In one of the first scholarly book in English on Miron Białoszewski (1922–1983), Joanna Niżyńska illuminates the elusive prose of one of the most compelling and challenging postwar Polish writers. Niżyńska’s study, exemplary in its use of theoretical concepts, introduces English-language readers to a preeminent voice of Polish literature. Niżyńska explores how a fusion of seemingly irreconcilable qualities, such as the traumatic and the everyday, imbues Białoszewski’s writing with its idiosyncratic appeal.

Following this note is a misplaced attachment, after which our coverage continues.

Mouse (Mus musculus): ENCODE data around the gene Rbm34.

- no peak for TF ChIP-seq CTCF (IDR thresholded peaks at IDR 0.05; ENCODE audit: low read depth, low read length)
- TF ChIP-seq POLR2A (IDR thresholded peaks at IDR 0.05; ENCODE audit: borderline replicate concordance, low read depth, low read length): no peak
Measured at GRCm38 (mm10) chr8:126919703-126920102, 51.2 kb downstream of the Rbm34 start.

Białoszewski’s A Memoir of the Warsaw Uprising (1977, revised 1991) describes the Poles’ heroic struggle to liberate Warsaw from Nazi occupation in 1944 as harrowing yet ordinary. His later prose represents everyday life permeated by traces of the traumatic. Niżyńska closely examines the topic of autobiography and homosexuality, showing how Białoszewski discloses his homosexuality but, paradoxically, renders it inconspicuous by hiding it in plain sight.